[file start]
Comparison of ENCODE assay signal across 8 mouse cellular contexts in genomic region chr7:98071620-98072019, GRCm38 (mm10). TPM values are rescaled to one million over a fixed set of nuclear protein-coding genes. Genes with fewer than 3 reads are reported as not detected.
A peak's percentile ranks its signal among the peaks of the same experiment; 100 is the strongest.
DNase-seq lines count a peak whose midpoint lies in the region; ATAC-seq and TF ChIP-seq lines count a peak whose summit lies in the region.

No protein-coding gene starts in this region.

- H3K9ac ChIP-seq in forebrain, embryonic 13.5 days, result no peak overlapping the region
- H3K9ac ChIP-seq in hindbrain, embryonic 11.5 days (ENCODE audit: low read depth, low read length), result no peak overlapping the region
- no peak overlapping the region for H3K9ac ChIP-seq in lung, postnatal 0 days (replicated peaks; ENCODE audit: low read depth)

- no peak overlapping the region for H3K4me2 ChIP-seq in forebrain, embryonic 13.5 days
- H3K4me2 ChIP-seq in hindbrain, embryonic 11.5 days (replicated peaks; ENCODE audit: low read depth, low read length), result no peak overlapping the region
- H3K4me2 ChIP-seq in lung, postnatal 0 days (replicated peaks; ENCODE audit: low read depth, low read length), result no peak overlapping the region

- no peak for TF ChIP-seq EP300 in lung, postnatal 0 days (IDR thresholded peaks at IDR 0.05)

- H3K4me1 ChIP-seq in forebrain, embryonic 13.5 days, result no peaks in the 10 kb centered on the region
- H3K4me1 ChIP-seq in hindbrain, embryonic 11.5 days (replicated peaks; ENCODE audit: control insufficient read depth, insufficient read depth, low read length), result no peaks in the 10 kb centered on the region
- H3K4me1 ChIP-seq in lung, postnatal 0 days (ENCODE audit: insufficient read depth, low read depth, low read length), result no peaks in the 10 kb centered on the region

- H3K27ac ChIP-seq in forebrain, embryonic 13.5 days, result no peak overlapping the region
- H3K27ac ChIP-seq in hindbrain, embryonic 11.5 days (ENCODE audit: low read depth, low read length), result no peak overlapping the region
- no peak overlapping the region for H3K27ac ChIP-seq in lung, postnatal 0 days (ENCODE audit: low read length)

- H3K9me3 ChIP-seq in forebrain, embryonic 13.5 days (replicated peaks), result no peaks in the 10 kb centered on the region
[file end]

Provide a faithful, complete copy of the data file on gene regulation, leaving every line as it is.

Comparison of ENCODE assay signal across 8 mouse cellular contexts in genomic region chr7:98071620-98072019, GRCm38 (mm10). TPM values are rescaled to one million over a fixed set of nuclear protein-coding genes. Genes with fewer than 3 reads are reported as not detected.
A peak's percentile ranks its signal among the peaks of the same experiment; 100 is the strongest.
DNase-seq lines count a peak whose midpoint lies in the region; ATAC-seq and TF ChIP-seq lines count a peak whose summit lies in the region.

No protein-coding gene starts in this region.

- H3K9ac ChIP-seq in forebrain, embryonic 13.5 days, result no peak overlapping the region
- H3K9ac ChIP-seq in hindbrain, embryonic 11.5 days (ENCODE audit: low read depth, low read length), result no peak overlapping the region
- no peak overlapping the region for H3K9ac ChIP-seq in lung, postnatal 0 days (replicated peaks; ENCODE audit: low read depth)

- no peak overlapping the region for H3K4me2 ChIP-seq in forebrain, embryonic 13.5 days
- H3K4me2 ChIP-seq in hindbrain, embryonic 11.5 days (replicated peaks; ENCODE audit: low read depth, low read length), result no peak overlapping the region
- H3K4me2 ChIP-seq in lung, postnatal 0 days (replicated peaks; ENCODE audit: low read depth, low read length), result no peak overlapping the region

- no peak for TF ChIP-seq EP300 in lung, postnatal 0 days (IDR thresholded peaks at IDR 0.05)

- H3K4me1 ChIP-seq in forebrain, embryonic 13.5 days, result no peaks in the 10 kb centered on the region
- H3K4me1 ChIP-seq in hindbrain, embryonic 11.5 days (replicated peaks; ENCODE audit: control insufficient read depth, insufficient read depth, low read length), result no peaks in the 10 kb centered on the region
- H3K4me1 ChIP-seq in lung, postnatal 0 days (ENCODE audit: insufficient read depth, low read depth, low read length), result no peaks in the 10 kb centered on the region

- H3K27ac ChIP-seq in forebrain, embryonic 13.5 days, result no peak overlapping the region
- H3K27ac ChIP-seq in hindbrain, embryonic 11.5 days (ENCODE audit: low read depth, low read length), result no peak overlapping the region
- no peak overlapping the region for H3K27ac ChIP-seq in lung, postnatal 0 days (ENCODE audit: low read length)

- H3K9me3 ChIP-seq in forebrain, embryonic 13.5 days (replicated peaks), result no peaks in the 10 kb centered on the region